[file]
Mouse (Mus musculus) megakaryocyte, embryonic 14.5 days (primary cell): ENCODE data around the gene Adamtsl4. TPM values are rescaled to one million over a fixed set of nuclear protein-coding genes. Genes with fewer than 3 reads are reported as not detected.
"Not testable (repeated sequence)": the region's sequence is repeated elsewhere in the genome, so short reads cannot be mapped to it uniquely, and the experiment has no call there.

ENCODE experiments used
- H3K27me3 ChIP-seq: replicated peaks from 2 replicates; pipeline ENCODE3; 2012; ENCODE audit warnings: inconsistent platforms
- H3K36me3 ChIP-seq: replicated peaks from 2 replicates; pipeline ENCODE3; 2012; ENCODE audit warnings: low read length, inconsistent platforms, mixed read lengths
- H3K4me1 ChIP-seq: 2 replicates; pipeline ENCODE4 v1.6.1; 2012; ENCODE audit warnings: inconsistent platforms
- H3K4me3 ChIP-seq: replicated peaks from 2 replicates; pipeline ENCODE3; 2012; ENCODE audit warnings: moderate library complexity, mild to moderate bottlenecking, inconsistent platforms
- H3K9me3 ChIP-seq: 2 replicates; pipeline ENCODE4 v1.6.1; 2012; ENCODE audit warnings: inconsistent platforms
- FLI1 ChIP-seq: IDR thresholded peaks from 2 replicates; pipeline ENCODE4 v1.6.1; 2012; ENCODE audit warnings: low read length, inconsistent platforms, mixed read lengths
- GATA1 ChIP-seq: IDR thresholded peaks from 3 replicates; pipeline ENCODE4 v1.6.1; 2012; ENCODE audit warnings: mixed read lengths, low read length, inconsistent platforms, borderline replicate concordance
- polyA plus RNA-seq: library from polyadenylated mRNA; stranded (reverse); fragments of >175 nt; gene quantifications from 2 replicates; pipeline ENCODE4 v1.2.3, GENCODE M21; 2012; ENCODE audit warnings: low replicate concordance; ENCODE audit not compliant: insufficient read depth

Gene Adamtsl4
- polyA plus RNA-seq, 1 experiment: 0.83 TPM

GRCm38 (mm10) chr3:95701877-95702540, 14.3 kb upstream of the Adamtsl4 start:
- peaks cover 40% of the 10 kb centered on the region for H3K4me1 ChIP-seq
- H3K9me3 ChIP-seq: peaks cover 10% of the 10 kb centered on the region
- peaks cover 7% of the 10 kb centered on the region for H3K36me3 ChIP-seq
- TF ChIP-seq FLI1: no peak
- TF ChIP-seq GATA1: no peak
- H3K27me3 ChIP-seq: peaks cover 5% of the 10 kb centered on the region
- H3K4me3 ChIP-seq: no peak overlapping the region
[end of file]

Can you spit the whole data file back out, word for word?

Mouse (Mus musculus) megakaryocyte, embryonic 14.5 days (primary cell): ENCODE data around the gene Adamtsl4. TPM values are rescaled to one million over a fixed set of nuclear protein-coding genes. Genes with fewer than 3 reads are reported as not detected.
"Not testable (repeated sequence)": the region's sequence is repeated elsewhere in the genome, so short reads cannot be mapped to it uniquely, and the experiment has no call there.

ENCODE experiments used
- H3K27me3 ChIP-seq: replicated peaks from 2 replicates; pipeline ENCODE3; 2012; ENCODE audit warnings: inconsistent platforms
- H3K36me3 ChIP-seq: replicated peaks from 2 replicates; pipeline ENCODE3; 2012; ENCODE audit warnings: low read length, inconsistent platforms, mixed read lengths
- H3K4me1 ChIP-seq: 2 replicates; pipeline ENCODE4 v1.6.1; 2012; ENCODE audit warnings: inconsistent platforms
- H3K4me3 ChIP-seq: replicated peaks from 2 replicates; pipeline ENCODE3; 2012; ENCODE audit warnings: moderate library complexity, mild to moderate bottlenecking, inconsistent platforms
- H3K9me3 ChIP-seq: 2 replicates; pipeline ENCODE4 v1.6.1; 2012; ENCODE audit warnings: inconsistent platforms
- FLI1 ChIP-seq: IDR thresholded peaks from 2 replicates; pipeline ENCODE4 v1.6.1; 2012; ENCODE audit warnings: low read length, inconsistent platforms, mixed read lengths
- GATA1 ChIP-seq: IDR thresholded peaks from 3 replicates; pipeline ENCODE4 v1.6.1; 2012; ENCODE audit warnings: mixed read lengths, low read length, inconsistent platforms, borderline replicate concordance
- polyA plus RNA-seq: library from polyadenylated mRNA; stranded (reverse); fragments of >175 nt; gene quantifications from 2 replicates; pipeline ENCODE4 v1.2.3, GENCODE M21; 2012; ENCODE audit warnings: low replicate concordance; ENCODE audit not compliant: insufficient read depth

Gene Adamtsl4
- polyA plus RNA-seq, 1 experiment: 0.83 TPM

GRCm38 (mm10) chr3:95701877-95702540, 14.3 kb upstream of the Adamtsl4 start:
- peaks cover 40% of the 10 kb centered on the region for H3K4me1 ChIP-seq
- H3K9me3 ChIP-seq: peaks cover 10% of the 10 kb centered on the region
- peaks cover 7% of the 10 kb centered on the region for H3K36me3 ChIP-seq
- TF ChIP-seq FLI1: no peak
- TF ChIP-seq GATA1: no peak
- H3K27me3 ChIP-seq: peaks cover 5% of the 10 kb centered on the region
- H3K4me3 ChIP-seq: no peak overlapping the region